Now it is the turn of the pollinators, the butterflies and bees, with the launch of 'superhighway' sites for regeneration across six of the region's reservoir settings.
The hope is to create an unbroken "corridor of bug life", crossing the region's urban landscapes to the rich countryside of the rural Yorkshire Dales.
Catherine Mercer, Bee Together officer for the YDMT, said the aim is to connect and engage communities, as well as to revive hopes for much needed species which are so in decline.
"This is about improving towns and villages and filling them with flowers," she said. "These corridors lead a zigzag pathway right through to the Dales. It's good for the pollinators, it's great for getting people out in their communities."
It's been 15 years since the YDMT first launched its ambitious Hay Time project, working with farmers and landowners to reverse wildflower decline.
Over the last 70 years some 97 per cent of such meadows have been lost in the UK, making them one of the nation's most threatened habitats, but some 717 hectares are now on the road to restoration under the scheme.
It was through the Hay Time project, said Miss Mercer, that the trust saw a burgeoning interest in wider environmental support.
"It became very obvious that a lot of people who weren't farmers were also interested in looking after pollinators," she said.
"It's come from that need, almost, from non-landowners wanting to do their bit."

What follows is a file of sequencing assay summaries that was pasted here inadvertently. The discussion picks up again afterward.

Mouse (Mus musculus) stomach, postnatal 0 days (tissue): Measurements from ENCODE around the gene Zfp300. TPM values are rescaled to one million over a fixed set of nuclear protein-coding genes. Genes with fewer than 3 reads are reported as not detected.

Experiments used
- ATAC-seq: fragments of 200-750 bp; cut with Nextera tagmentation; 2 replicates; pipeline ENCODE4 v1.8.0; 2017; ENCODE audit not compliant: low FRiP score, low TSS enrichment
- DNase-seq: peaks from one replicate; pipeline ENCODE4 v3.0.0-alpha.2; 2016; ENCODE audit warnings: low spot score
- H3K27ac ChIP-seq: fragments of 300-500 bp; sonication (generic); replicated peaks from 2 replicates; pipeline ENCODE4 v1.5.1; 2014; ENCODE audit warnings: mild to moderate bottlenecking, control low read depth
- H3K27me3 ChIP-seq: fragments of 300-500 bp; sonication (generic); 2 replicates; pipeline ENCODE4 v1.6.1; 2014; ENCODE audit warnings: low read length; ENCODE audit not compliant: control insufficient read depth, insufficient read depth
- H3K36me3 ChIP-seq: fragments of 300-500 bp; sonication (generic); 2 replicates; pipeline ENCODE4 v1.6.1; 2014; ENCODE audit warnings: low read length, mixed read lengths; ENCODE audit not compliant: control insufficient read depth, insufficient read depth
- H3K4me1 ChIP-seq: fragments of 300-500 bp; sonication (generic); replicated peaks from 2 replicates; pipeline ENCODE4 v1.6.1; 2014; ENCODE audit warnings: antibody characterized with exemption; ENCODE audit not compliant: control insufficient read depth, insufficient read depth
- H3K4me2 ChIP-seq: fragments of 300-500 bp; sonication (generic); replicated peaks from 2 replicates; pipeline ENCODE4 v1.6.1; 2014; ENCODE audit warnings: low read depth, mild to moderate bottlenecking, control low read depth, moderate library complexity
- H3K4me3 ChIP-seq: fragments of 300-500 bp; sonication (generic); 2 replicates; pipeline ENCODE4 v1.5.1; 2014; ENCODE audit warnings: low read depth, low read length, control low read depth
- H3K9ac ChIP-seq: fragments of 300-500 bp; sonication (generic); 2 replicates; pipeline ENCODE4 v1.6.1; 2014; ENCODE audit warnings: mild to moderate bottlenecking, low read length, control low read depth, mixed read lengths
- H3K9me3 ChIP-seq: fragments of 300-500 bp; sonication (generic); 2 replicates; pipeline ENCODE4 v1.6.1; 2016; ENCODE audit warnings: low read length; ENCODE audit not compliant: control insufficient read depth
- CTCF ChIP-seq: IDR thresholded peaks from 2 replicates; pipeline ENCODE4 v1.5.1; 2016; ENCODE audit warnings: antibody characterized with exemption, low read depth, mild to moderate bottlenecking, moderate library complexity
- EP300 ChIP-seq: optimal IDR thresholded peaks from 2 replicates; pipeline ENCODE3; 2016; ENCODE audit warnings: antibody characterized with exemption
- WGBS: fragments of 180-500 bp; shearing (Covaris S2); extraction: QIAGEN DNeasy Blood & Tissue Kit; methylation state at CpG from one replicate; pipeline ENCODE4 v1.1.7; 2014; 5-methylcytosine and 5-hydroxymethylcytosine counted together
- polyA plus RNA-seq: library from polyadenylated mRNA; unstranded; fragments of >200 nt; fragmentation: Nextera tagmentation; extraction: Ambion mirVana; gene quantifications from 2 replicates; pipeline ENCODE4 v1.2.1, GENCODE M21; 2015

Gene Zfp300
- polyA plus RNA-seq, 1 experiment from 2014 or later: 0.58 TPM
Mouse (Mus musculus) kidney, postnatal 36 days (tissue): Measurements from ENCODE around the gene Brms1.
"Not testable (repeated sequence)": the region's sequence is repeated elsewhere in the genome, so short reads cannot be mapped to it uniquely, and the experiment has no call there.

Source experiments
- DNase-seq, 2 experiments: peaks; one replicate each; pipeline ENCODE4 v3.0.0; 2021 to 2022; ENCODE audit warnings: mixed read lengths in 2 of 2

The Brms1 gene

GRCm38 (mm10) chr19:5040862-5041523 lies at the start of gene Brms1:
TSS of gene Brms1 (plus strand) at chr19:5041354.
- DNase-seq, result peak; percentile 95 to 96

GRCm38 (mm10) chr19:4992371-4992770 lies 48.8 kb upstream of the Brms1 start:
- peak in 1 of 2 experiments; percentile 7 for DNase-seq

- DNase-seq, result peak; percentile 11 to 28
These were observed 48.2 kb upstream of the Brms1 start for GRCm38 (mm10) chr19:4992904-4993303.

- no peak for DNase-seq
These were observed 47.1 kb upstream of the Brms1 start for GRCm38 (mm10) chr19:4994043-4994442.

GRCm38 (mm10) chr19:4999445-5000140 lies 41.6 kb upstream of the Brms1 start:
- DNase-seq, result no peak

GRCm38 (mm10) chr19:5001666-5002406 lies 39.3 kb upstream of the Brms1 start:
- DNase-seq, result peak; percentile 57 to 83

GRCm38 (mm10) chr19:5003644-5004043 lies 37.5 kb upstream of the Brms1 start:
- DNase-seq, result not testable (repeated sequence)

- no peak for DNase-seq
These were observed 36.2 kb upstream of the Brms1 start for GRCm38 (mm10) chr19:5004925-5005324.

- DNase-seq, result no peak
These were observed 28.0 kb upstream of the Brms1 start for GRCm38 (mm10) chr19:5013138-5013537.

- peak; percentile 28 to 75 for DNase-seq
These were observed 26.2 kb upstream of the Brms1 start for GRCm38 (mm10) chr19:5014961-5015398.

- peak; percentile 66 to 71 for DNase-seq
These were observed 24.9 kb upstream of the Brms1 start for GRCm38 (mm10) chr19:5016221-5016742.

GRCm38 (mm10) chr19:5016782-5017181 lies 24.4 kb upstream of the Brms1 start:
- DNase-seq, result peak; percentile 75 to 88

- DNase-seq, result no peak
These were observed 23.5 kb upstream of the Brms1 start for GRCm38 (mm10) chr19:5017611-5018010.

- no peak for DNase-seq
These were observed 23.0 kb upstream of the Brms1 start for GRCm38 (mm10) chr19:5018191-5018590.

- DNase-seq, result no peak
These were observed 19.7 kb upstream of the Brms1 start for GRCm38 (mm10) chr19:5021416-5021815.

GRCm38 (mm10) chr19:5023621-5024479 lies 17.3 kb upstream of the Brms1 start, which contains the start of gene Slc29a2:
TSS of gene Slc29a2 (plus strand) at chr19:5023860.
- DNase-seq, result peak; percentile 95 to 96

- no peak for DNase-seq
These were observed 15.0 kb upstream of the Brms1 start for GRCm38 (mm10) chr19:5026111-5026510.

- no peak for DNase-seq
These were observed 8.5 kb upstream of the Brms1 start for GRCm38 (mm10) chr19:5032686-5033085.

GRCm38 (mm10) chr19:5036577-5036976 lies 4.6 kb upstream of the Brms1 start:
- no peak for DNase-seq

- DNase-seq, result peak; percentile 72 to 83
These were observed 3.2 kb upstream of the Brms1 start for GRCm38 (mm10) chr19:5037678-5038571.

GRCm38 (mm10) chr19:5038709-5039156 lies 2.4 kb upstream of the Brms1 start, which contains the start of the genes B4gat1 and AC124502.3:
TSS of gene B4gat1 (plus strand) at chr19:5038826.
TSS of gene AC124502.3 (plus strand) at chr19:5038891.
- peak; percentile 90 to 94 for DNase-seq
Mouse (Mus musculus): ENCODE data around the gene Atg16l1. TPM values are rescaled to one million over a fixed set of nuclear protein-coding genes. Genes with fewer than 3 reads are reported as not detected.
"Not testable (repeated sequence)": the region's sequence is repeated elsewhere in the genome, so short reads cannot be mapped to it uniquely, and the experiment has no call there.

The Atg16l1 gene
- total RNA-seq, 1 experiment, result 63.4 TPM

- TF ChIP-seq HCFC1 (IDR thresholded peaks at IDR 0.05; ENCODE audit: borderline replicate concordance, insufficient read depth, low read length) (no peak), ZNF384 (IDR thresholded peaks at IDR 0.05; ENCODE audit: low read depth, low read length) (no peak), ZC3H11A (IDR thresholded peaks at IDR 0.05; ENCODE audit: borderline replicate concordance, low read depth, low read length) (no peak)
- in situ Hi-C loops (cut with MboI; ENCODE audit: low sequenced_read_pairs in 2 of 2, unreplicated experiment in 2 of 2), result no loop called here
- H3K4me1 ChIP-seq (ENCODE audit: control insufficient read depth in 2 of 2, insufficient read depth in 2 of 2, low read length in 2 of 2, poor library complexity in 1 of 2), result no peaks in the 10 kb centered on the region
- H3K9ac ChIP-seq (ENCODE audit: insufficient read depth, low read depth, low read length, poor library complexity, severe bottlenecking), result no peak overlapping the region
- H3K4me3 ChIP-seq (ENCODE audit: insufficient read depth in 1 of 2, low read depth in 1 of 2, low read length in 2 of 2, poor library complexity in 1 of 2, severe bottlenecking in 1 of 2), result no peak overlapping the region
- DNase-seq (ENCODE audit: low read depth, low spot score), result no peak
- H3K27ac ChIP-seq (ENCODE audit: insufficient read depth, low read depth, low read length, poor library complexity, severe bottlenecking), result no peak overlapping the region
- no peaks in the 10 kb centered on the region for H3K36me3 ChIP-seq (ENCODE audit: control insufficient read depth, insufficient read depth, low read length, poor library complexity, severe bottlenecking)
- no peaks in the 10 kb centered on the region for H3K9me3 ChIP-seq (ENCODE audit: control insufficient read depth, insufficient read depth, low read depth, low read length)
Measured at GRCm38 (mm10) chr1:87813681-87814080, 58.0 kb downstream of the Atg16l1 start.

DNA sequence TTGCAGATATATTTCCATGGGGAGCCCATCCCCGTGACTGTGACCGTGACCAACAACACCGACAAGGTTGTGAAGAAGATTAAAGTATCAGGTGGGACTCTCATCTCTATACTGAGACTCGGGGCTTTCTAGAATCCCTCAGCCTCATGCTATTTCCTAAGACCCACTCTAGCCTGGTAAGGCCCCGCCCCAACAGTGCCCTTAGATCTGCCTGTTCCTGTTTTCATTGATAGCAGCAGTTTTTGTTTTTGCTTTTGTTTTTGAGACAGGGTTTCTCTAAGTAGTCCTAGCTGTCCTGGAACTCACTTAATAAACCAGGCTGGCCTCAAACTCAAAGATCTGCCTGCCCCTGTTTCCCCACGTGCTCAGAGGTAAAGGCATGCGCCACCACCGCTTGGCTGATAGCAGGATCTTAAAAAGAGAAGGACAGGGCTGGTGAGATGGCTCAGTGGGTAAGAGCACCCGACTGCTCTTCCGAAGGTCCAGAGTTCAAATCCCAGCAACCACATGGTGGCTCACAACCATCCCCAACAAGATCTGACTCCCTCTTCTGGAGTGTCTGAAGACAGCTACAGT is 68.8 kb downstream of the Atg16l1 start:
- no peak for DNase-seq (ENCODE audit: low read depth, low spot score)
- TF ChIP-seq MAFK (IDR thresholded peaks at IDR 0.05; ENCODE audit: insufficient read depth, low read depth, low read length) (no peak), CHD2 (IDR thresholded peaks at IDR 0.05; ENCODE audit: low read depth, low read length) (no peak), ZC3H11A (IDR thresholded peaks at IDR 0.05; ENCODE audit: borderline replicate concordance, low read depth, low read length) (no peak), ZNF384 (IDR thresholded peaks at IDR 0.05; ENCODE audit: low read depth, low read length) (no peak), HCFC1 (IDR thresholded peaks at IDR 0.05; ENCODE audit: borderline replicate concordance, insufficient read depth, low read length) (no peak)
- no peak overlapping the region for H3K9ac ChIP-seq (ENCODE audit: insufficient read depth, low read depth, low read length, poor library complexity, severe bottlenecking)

With funding from the National Lottery, Bee Together began in 2018 and now, with investment from Yorkshire Water, six reservoirs have been identified as pollinator sites.
Among them, settings in the Wharfedale valleys from Swinsty to Fewston and Thruscross, travelling up towards Embsay, Grimwith and Barden.
Involvement could mean raking a community meadow, scything a green space, seed collection or spreading, and the project is hosting sessions in schools.
The idea, said Miss Mercer, is to engage people in green spaces and regeneration, in the wake of warnings in the 2016 State of the Nation report that found some 60 per cent of bees and pollinators are in decline.
"Some of these reservoir sites are absolutely full of pollinators, Fewston is just teeming with butterflies," she said. "But we've seen huge declines across the UK.
"If we wound the clock back 100 years, most of the pollinator species we now class as quite rare would be quite common, in species but also in range.
"What drives that is habitat loss. Culture has changed, the way we live has changed.
"It just means there's less flowers in the countryside than there was, and for pollinators, flowers are pretty important. The good news is it takes relatively small steps to help."